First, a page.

Not your regular “agile”

As you learn more about Design Sprints you may notice similarities to traditional scrum/agile thinking. This process does borrow some of the good elements but is fundamentally different by maintaining a focus on ideation and exploration of those ideas.

Empathy. Creativity. Rationality.

Understand (Context) → Diverge (Ideate/Generate) → Decide (Converge/Short list) → Prototype (Make) → Validate (Test & Learn)

More on these steps in the next post.

The time frame itself is not rigid and should adapt to the problem at hand. That said, the time should be boxed upfront and the sprint held accountable to the timelines. Schedule it ahead of time starting with the validation. Get everything into calendar and don’t forget the facilitator!

“Before embarking on a design spring, make sure the players involved come to a common understanding” -Jake Knapp, Google Ventures

Always start at the beginning

Chances are everyone is coming to the table with a different view of the problems itself. Some may have been living with it daily, others not at all. Everyone’s background will create different perspective. It is important to start with a clear vision of problem, what the finish line could look like and where everything is today. This understanding will provide the objectives and constraints which focus the problem solving throughout the exercise. By everyone sharing in the beginning these new perspectives help to put everyone in a beginner’s mindset. Constantly ask “Why?”

Don’t just have one idea

How Might We? → Diverge! Dust off your old ideas. Put ideas on an even footing. Keep ideation quick and light. Don’t get attached to ideas. Generate lots! Constantly ask “How might we?”

  1. Problem statement (from the understand phase)
  2. How might we considerations?
  3. Concept map / mind map
  4. Idea sketching (Crazy 8’s)
  5. Storyboard

Iteration: Individual Critiques → Short Group Critiques → Vote

Not design by committee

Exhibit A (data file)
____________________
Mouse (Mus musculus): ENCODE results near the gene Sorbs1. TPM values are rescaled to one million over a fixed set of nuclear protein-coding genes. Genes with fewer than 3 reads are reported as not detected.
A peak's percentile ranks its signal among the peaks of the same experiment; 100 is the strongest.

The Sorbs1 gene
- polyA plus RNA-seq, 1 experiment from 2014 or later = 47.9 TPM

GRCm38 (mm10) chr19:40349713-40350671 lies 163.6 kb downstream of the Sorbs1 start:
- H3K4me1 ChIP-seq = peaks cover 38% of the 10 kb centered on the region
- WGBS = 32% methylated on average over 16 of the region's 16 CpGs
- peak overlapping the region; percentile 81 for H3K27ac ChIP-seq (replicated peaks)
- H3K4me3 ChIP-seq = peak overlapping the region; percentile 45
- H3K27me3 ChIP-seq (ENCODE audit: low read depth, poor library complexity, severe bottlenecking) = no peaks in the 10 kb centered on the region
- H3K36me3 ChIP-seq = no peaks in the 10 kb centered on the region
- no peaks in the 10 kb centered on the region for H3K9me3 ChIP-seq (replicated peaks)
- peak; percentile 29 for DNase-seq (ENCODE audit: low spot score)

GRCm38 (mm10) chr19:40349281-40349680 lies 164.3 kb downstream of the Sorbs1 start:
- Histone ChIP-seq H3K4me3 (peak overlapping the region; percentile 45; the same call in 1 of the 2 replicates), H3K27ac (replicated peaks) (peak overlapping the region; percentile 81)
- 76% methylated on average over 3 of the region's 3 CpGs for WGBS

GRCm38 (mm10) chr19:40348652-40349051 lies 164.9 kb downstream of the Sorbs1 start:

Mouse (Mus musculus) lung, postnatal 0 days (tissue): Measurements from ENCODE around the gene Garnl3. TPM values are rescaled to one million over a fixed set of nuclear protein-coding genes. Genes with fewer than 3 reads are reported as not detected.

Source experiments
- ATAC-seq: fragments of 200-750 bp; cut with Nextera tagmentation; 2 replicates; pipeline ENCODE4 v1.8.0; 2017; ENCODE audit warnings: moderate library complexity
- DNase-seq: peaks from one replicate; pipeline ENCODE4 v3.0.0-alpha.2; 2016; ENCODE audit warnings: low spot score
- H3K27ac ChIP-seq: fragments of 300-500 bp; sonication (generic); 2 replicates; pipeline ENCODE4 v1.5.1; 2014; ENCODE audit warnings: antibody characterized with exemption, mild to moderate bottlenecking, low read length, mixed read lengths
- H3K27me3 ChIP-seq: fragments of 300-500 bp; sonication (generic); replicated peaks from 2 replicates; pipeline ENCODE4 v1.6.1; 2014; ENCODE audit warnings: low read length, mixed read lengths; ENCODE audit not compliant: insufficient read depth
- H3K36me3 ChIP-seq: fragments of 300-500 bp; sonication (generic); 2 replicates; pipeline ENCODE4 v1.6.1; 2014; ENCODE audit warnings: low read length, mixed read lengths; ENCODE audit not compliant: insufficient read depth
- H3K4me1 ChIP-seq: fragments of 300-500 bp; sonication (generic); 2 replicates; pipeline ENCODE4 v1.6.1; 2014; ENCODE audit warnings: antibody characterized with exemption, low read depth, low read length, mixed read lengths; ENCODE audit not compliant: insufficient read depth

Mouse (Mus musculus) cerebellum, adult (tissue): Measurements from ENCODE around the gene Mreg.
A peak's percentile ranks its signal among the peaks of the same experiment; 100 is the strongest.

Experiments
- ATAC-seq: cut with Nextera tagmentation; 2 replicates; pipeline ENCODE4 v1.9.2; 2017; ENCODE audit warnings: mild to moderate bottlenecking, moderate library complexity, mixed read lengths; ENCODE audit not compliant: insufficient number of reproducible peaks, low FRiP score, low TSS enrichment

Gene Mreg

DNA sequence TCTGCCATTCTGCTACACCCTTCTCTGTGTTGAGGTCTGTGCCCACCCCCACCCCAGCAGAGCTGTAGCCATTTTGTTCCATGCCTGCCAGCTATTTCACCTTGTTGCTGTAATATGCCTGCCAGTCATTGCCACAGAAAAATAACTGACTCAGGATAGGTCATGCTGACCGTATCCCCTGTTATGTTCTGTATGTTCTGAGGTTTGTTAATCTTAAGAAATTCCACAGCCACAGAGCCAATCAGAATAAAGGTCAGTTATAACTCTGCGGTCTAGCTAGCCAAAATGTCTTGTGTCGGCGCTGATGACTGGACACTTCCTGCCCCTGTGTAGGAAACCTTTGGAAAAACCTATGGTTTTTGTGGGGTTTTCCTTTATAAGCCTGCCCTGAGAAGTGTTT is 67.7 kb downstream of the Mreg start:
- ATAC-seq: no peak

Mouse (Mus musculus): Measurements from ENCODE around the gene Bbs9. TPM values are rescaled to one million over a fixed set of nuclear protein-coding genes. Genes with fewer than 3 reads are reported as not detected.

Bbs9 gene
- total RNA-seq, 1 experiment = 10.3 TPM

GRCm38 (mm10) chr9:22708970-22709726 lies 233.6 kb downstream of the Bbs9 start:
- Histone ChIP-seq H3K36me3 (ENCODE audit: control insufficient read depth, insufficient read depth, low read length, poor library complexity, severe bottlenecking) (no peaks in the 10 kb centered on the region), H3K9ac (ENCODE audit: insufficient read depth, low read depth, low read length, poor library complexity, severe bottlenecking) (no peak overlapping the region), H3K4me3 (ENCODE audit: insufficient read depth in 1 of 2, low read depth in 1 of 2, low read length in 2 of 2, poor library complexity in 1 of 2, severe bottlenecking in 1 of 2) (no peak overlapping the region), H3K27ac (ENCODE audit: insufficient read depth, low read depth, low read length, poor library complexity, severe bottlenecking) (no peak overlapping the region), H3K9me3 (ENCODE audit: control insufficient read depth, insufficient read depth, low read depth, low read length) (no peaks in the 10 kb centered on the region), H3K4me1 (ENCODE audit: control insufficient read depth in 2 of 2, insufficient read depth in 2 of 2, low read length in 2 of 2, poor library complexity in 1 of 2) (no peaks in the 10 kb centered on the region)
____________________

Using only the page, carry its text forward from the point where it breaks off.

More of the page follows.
Decide! Combat groupthink and decisions in a room full of people being driven by one individual. Best shot or battle royal? List your assumptions to compare options. Complete the storyboard(s) and/or journey map. Keep the gloves off, battle royale is not an excuse to avoid difficult decisions but to truly discover differences between alternative solutions.

Mock it up

To get ready for feedback you need to build something high fidelity, as quickly as possible. This is where prototyping comes in; you’re not building a finished product. It is too late and therefore too costly to wait until you have a “real” product/service to get critical feedback. Make it minimally real. Use paper or a drawing program like Sketch, Keynote or PowerPoint. Build a template library to make the task easier as you get more Design Sprints under your belt. Divide and conquer among the team and just like at the earlier stages of the work, use timers! A simple process for iteration: Do short group critiques, consisting of both silent individual and collective group discussion → followed by outsider critique (if necessary).

Get feedback right away!

Demo your idea, before you go all in → Validate!

Getting excited about the potential of Design Sprints? Hopefully this was a good introduction to they “what” and “why’s” behind the method. The next post will get into the “how”.